Anyway, thank you so much for your advice!
Just wanted to update here that I'm still working on this! And thanks again for feedback!
My goal is to make 5-10 finished small illustrations that look like nursery art + coffee. I was aiming to finish by the end of November, but I think I'll give myself an extension with all that's going on. :)
Here's a sketch of a more "action shot" as recommended:
Color practice for the fox. It looks really bright on my computer (I tried to adjust the scan) but the original is a bit less saturated. I need to change the shape of the scarf, and I will be taking the boots OUT for the final version. :)
And a really quick sketch
Gotta fix that left foot!
Ok, that's the update!
This is a great question! Certainly something I wrestle with myself.
I learned that 99% of days, if I don't do Art Time first, I tend to not do it. It's very easy for me to get sucked into cleaning, paperwork, chores, the stuff of life... those things are endless. I try to do art for at least an hour before I move on to check off a Life Thing or two.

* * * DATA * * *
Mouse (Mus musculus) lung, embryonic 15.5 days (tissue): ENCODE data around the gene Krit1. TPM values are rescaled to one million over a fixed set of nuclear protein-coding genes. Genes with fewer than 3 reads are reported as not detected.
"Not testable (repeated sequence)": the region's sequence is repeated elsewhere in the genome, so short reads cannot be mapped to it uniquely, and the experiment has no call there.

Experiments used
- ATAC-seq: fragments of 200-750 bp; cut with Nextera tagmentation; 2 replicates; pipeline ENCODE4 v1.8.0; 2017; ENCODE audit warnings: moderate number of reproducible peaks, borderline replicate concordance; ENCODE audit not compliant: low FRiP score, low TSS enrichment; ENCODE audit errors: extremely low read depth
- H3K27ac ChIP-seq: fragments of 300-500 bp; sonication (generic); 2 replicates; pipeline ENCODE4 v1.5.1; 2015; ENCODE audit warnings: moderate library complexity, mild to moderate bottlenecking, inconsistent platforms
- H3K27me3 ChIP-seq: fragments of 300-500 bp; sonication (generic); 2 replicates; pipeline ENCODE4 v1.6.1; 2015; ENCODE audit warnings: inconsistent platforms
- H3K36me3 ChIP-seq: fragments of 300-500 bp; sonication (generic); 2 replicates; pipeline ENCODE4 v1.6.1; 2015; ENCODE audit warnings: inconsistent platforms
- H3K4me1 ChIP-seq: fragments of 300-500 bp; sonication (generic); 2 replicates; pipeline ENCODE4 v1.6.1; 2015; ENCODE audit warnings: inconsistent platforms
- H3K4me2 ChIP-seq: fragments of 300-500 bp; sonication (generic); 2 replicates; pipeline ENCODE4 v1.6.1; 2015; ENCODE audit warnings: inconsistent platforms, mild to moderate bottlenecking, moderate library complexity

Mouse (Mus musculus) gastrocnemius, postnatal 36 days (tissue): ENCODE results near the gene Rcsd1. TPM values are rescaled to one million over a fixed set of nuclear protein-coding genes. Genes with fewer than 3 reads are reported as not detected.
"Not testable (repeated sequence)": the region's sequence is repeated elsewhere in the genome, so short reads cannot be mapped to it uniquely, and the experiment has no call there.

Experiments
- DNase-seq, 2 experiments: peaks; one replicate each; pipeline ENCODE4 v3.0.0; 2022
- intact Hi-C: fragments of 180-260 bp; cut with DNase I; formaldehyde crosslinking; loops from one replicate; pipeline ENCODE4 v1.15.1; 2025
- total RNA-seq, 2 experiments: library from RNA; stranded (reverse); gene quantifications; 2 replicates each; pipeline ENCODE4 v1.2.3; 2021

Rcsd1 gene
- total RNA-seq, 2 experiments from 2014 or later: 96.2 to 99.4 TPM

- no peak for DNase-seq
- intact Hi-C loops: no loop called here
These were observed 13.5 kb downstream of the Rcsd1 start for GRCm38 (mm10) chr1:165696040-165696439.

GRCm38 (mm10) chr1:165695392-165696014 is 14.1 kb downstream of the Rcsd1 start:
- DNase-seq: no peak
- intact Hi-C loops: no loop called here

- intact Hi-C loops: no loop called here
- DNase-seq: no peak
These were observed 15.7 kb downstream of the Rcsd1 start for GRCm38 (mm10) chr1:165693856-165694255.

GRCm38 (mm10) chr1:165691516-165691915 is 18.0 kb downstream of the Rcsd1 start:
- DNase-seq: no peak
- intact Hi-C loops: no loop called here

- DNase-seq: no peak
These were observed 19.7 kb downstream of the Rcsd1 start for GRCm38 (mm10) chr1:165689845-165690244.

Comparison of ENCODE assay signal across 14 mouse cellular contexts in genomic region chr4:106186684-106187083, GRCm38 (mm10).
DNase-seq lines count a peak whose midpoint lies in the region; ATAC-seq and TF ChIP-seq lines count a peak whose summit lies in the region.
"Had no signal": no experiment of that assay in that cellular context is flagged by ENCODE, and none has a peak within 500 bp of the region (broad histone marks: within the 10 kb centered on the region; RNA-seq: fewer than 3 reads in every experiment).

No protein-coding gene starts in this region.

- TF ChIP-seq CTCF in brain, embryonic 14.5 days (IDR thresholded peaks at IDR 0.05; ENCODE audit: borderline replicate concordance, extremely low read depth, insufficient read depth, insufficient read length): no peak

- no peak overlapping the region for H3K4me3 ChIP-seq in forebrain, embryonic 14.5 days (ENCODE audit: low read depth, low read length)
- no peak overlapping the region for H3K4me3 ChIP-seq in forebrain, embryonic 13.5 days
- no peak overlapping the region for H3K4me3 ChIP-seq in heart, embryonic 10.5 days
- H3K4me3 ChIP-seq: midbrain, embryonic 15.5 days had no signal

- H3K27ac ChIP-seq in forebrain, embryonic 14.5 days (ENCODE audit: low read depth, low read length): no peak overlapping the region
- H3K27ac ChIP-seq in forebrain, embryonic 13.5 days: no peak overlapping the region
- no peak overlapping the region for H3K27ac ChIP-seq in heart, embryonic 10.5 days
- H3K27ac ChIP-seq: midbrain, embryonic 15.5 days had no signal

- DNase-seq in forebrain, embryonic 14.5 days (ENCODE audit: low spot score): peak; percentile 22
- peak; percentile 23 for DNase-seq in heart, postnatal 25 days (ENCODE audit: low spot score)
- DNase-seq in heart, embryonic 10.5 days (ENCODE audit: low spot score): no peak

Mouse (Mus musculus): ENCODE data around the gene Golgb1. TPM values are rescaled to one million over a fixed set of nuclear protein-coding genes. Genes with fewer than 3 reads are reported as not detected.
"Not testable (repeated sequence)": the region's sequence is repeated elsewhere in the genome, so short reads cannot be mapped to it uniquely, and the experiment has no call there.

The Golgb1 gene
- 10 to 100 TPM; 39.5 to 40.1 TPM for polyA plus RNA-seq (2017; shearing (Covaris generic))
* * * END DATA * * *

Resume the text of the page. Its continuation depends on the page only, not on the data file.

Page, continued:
As for what Art Time consists of... well, I'll just tell you what I do, and you can take it or leave it. :)
I usually start with watching some of my current SVS lesson, which is often inspiring and gives me all sorts of good ideas/challenges. (Usually while I have a coffee or eat. Multitasking, lol)
Then, if I haven't already started doodling during the lesson (hehe) I'll start with what I call "drawing drills." I use Pintrest to save art that I like, and then I draw from those for a while. The specific thing I draw varies, but it's very good practice to try to match what you see. I suggest starting with what you like, then adding in things that look challenging. I can't tell you how great it feels to face an image and think "no way I can do that" but then an hour or so later you've been able to copy it. If I start with drawing either from photographic reference, or from my mind, that's when I tend to just do what I usually do, and I don't feel like I'm improving.